Lights are essential for betta. Whether natural or artificial, as long as they are awake and they need darkness so they can sleep or take rest. It’s best to avoid direct sunlight because it will raise the temperature of the water so it will be better if you use artificial light. Place your tank somewhere from where you can control the lights.
It is good idea to have a planted tank for your betta fish. Learn more about lights that are suitable for freshwater planted tank from this article.
You need to ensure proper lighting cycle as the betta will need darkness as well for a sound sleep!
Plants, Hideouts and Decorations
One of the most important parts of caring is to make sure that the betta is not stressed and that they are in a state of peaceful happiness. Betta needs places to hide so they can feel safe. You can decorate your tanks with artificial rocks, plants, sticks.
Be cautious with the decoration because it can cause harm to your betas because some of the decorations material can be sharp. Silk artificial plants and leaves are recommended.
Water Quality and Temperature
Temperature is one of the most essential things because you need to know which temperature is suitable for your betas. Betta fish originate from a tropical atmosphere in Thailand, so they must require warm water in their tanks.
Never let the water in your tank dip under 65 degrees or go over 82 degrees, and attempt to keep it in the scope of 76 to 81 degrees Fahrenheit. The standard room temperature in a house is 68 degrees Fahrenheit, which is well beneath their required temperature.
Thermometers and Heaters
You can even buy an aquarium safe thermometer to record the water temperature. You will be able to know whether the temperature is too high or too low. And also buy an aquarium heater so you could adjust the temperature.
Betta is sensitive and continuously changing in the environment can stress your fish and also can cause health issues, so it’s better to keep the temperature stable in which they will remain healthy.
While filters are not obligatory; they are exceptionally empowered for aquariums bigger than 3 gallons. Filters lessen unsafe microscopic organisms while supporting sound microorganisms (beneficial bacteria). They are your little assistants with regards to tank upkeep and thinking about your betta fish. A filter is generally economical and is best when included with the whole setup.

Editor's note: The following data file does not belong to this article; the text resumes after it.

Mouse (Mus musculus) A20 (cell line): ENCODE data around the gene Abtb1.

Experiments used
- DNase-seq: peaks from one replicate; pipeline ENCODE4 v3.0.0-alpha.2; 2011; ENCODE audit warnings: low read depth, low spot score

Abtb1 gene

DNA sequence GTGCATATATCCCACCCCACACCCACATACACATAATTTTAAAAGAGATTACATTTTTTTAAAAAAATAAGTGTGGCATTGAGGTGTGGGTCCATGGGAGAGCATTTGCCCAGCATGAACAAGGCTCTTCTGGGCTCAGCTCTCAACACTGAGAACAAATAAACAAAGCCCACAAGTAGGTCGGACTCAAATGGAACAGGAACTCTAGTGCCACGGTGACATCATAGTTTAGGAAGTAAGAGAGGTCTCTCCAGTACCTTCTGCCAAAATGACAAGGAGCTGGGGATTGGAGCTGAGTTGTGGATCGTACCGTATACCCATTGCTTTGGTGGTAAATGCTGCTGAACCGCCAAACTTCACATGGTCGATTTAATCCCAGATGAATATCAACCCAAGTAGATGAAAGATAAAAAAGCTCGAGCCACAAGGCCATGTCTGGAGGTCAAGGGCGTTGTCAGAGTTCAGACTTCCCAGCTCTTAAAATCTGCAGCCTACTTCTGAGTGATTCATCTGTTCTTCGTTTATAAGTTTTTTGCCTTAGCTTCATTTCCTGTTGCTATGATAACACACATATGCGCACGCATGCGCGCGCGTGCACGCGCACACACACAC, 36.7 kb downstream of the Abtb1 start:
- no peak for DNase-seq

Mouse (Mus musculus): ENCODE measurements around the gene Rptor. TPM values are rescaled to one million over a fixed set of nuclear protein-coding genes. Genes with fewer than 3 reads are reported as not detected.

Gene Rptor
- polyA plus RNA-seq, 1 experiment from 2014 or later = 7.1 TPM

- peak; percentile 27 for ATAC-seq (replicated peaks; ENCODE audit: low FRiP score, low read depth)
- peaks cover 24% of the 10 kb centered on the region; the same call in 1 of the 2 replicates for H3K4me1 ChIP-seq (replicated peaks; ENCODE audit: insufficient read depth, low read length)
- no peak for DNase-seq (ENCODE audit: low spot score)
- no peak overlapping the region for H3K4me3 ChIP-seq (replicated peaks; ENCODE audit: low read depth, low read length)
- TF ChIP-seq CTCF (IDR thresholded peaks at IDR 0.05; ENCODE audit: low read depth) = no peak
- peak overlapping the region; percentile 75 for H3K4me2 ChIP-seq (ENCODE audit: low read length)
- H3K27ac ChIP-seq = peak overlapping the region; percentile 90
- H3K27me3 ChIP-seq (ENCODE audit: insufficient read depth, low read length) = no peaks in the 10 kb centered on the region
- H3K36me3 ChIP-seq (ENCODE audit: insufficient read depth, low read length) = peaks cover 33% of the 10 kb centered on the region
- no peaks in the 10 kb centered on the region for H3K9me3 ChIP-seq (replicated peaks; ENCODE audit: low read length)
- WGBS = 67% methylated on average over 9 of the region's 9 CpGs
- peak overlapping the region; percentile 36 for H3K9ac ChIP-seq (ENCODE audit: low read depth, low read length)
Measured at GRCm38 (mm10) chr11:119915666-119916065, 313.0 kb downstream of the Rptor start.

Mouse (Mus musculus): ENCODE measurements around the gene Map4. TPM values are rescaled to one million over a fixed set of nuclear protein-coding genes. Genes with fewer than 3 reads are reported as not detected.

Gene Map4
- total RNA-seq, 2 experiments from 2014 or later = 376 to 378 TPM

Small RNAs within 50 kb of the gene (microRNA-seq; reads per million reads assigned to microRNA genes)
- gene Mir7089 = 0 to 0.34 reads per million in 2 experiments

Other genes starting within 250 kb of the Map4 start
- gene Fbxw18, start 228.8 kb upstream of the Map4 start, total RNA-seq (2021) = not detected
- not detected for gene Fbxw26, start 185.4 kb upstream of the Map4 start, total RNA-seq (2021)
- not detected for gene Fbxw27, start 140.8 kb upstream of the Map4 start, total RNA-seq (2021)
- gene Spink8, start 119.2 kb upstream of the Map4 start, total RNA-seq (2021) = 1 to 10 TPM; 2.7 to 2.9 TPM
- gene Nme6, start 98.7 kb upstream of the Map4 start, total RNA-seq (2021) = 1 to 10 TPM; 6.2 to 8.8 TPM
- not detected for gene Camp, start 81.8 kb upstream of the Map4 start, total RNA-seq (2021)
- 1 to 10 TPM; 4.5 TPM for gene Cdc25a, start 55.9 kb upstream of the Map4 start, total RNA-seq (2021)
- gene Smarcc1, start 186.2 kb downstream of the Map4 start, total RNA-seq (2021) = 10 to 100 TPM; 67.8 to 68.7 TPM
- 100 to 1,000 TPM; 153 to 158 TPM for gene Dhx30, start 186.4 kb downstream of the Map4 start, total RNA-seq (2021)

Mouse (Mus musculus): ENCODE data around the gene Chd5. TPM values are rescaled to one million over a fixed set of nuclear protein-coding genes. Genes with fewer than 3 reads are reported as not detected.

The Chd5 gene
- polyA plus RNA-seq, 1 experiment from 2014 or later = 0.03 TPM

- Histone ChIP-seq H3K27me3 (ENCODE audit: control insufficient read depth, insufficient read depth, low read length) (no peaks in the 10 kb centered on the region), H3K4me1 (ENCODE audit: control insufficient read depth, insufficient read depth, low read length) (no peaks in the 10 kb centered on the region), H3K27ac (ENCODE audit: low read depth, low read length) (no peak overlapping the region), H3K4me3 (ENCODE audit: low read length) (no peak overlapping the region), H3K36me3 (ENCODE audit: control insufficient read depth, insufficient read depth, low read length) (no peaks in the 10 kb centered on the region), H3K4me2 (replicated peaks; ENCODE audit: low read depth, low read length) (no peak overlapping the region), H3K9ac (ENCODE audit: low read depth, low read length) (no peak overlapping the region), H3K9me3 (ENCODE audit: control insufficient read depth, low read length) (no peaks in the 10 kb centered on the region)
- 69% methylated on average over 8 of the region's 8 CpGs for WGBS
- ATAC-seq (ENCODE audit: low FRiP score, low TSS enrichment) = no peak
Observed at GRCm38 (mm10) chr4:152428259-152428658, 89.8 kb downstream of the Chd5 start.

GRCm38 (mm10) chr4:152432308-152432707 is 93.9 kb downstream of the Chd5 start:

Ensure that the water in the tank is chlorine-free and does not contain other contaminants. In case you are using tap water, don’t forget to use a betta water conditioner that would get rid of chloramine, chlorine, ammonia and any other heavy metals. This is to prevent harm or death in betta fishes.
However, do keep in mind, not to use distilled water as it strips off the necessary minerals that bettas need to grow in.
Betta fishes thrive on slightly acidic water. They are best kept at a pH range of 6.5 – 7.5; 7 being neutral. Apt to tap water and spring water, they are notably higher than 7.5, which means that you need to test your water before you go on to adding it to your betta tank. You can also consider buying a pH kit to maintain a healthy range.
You may consider putting aquarium salt into your aquarium water in order to relieve your betta fishes from stress, swelling and further promote healthy fins.
Tank Mates For Your Betta
Try not to put two males in a similar tank since they will battle and nip at one another, probably until one is dead or seriously pushed. Male ought to likewise never be housed with a female except if they are breeding for brief time-frames and afterwards separated.
Male will display forceful conduct against females as well. Whereas, females can live respectively in gatherings of at least five, yet the tank size should twofold to 10 gallons or more. A decent standard guideline is 1 gallon for every 1 inch of each fish. On the off chance that you have 5 females, every 2 inches, that would mean a 10-gallon tank.